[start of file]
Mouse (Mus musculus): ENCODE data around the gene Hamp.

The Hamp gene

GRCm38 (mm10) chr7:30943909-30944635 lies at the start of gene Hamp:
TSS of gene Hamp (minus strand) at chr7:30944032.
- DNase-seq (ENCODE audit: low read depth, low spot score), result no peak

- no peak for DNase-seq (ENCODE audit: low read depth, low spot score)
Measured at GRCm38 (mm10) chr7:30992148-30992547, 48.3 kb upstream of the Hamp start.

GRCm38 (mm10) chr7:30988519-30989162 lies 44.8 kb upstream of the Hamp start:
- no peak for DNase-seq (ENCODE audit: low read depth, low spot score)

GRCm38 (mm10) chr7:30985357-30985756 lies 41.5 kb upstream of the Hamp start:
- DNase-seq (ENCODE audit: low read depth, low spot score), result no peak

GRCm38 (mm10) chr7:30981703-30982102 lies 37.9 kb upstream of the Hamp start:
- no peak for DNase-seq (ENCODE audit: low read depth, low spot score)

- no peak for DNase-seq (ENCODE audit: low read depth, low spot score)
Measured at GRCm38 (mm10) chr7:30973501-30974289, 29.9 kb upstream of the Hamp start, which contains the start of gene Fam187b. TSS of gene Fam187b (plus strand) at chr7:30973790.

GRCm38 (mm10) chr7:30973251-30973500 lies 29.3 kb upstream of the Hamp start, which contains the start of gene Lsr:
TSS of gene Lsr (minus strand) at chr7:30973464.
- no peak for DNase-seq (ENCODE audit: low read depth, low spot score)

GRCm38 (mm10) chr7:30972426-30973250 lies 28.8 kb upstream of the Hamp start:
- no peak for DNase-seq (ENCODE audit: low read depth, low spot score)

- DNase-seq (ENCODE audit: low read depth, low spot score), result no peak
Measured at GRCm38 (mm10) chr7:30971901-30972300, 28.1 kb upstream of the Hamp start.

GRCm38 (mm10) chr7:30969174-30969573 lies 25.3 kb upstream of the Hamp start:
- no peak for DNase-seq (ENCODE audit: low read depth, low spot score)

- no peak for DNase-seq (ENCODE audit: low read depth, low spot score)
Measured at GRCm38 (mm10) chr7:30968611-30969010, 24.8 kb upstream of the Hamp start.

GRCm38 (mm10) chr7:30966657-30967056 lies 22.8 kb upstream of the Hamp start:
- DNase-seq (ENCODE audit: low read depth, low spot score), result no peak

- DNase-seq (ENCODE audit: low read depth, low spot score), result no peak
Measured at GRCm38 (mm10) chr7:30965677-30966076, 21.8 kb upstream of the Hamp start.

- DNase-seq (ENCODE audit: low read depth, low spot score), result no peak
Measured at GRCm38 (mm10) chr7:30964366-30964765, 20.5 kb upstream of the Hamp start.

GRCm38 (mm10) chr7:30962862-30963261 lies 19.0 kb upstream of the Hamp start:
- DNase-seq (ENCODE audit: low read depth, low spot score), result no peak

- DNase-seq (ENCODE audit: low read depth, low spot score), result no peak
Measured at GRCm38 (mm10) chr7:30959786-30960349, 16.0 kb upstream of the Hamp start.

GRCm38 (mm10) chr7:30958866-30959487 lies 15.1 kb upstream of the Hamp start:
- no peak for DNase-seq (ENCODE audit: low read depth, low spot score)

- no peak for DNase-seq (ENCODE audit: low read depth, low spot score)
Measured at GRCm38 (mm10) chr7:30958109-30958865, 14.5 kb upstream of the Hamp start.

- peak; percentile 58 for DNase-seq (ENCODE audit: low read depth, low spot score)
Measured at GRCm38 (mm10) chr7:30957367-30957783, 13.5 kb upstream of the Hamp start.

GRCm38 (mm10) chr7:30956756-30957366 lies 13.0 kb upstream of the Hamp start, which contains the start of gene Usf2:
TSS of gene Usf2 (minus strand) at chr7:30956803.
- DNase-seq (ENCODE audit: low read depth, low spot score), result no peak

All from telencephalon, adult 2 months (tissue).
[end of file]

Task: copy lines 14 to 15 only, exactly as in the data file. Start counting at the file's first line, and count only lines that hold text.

- no peak for DNase-seq (ENCODE audit: low read depth, low spot score)
Measured at GRCm38 (mm10) chr7:30973501-30974289, 29.9 kb upstream of the Hamp start, which contains the start of gene Fam187b. TSS of gene Fam187b (plus strand) at chr7:30973790.